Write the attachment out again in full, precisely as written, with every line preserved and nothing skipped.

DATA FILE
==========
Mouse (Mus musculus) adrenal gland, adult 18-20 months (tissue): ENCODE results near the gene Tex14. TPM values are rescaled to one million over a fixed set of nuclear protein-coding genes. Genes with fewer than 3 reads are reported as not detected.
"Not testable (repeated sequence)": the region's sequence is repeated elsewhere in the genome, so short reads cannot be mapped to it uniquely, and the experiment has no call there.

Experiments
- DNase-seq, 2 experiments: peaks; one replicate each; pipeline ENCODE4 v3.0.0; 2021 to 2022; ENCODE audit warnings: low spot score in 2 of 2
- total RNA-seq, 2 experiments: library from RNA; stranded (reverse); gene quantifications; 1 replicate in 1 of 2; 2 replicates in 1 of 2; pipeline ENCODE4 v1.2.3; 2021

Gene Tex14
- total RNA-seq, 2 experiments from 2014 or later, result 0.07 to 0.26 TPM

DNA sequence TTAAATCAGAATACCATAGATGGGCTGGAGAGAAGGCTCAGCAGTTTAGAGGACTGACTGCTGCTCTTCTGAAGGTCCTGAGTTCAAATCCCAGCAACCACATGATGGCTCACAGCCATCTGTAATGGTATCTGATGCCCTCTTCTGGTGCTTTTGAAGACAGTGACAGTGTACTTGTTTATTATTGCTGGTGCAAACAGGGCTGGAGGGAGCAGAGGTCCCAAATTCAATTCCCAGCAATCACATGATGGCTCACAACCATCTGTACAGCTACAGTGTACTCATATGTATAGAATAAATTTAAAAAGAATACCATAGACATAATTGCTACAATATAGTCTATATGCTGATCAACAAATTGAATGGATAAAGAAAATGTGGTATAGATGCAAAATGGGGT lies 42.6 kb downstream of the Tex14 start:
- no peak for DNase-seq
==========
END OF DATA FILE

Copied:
Mouse (Mus musculus) adrenal gland, adult 18-20 months (tissue): ENCODE results near the gene Tex14. TPM values are rescaled to one million over a fixed set of nuclear protein-coding genes. Genes with fewer than 3 reads are reported as not detected.
"Not testable (repeated sequence)": the region's sequence is repeated elsewhere in the genome, so short reads cannot be mapped to it uniquely, and the experiment has no call there.

Experiments
- DNase-seq, 2 experiments: peaks; one replicate each; pipeline ENCODE4 v3.0.0; 2021 to 2022; ENCODE audit warnings: low spot score in 2 of 2
- total RNA-seq, 2 experiments: library from RNA; stranded (reverse); gene quantifications; 1 replicate in 1 of 2; 2 replicates in 1 of 2; pipeline ENCODE4 v1.2.3; 2021

Gene Tex14
- total RNA-seq, 2 experiments from 2014 or later, result 0.07 to 0.26 TPM

DNA sequence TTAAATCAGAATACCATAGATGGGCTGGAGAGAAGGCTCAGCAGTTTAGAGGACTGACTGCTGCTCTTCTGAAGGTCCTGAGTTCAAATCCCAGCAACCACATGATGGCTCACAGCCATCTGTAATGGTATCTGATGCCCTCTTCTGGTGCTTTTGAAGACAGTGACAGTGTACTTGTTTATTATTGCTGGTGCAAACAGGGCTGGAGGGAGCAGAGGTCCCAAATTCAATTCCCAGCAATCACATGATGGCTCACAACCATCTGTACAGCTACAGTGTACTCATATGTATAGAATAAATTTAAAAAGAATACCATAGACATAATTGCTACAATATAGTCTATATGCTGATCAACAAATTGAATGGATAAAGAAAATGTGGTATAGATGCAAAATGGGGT lies 42.6 kb downstream of the Tex14 start:
- no peak for DNase-seq